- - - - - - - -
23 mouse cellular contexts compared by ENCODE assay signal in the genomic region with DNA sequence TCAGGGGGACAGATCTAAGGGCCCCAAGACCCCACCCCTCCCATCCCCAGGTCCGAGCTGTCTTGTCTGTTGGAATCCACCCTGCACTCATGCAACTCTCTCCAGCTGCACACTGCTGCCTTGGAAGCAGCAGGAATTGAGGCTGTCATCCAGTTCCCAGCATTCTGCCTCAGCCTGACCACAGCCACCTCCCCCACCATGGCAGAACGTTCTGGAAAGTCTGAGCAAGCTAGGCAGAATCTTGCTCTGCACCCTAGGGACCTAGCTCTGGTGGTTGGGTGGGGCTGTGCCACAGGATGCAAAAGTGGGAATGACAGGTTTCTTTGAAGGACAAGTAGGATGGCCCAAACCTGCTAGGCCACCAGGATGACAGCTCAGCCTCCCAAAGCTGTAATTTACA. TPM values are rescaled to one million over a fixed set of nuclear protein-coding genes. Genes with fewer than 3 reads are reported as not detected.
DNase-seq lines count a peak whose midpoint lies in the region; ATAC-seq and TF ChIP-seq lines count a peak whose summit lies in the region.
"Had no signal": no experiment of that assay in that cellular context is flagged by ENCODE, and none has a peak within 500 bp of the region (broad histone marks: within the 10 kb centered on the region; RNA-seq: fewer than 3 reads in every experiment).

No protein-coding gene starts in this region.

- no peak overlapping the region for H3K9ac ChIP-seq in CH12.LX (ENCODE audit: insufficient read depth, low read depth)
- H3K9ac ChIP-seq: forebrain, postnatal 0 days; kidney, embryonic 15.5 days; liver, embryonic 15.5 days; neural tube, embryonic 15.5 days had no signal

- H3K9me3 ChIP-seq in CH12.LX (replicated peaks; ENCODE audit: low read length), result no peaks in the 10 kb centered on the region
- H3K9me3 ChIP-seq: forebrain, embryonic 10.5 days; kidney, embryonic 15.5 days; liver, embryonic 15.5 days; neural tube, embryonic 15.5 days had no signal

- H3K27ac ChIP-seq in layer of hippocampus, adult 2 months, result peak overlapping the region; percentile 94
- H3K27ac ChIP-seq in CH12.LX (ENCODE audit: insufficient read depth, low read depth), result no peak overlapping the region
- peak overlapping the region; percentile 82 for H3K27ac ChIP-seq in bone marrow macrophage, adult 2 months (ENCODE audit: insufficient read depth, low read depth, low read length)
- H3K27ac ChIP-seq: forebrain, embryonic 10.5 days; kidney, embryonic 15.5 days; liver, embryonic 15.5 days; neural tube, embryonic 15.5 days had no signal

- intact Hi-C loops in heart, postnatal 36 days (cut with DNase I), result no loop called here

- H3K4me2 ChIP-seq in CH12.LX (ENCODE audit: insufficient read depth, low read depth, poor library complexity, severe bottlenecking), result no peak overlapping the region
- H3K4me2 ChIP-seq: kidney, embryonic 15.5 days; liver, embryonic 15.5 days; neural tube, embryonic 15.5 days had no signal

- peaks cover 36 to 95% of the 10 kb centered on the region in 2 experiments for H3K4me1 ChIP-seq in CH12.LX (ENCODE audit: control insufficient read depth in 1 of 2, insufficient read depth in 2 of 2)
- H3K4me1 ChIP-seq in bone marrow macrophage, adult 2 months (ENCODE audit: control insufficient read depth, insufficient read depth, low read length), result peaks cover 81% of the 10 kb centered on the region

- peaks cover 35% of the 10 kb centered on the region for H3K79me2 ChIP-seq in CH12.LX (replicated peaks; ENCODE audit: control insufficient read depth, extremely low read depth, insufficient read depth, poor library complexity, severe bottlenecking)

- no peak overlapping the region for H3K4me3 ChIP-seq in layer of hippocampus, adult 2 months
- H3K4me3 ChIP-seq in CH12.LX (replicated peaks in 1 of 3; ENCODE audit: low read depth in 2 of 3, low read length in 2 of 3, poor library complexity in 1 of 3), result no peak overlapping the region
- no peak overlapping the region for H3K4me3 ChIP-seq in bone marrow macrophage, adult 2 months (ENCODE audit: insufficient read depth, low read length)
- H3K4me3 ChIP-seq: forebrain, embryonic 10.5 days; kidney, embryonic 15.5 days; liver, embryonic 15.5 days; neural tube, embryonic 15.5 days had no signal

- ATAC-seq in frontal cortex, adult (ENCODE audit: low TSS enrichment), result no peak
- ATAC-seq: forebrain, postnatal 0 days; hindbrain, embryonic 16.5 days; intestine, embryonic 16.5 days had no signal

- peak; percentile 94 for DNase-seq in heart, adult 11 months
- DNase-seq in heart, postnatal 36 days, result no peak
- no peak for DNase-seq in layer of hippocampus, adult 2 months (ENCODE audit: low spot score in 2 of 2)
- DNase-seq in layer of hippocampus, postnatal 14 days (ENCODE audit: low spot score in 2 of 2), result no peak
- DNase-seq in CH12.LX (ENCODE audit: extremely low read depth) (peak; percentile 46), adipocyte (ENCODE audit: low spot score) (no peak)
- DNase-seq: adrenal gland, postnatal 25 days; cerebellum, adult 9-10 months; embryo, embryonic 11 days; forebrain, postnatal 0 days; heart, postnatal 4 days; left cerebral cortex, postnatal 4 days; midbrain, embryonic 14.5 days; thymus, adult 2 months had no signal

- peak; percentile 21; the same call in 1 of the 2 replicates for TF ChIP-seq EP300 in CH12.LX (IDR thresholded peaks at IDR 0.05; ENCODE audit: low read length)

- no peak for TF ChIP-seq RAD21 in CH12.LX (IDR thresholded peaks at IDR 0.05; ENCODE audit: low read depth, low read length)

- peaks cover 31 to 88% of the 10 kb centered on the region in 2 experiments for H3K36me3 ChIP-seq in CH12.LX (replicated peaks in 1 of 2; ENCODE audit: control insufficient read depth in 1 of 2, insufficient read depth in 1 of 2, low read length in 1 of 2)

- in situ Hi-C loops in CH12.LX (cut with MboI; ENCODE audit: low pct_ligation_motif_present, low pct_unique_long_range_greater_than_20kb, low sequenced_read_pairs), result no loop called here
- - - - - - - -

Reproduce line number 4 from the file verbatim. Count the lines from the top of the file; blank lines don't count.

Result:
No protein-coding gene starts in this region.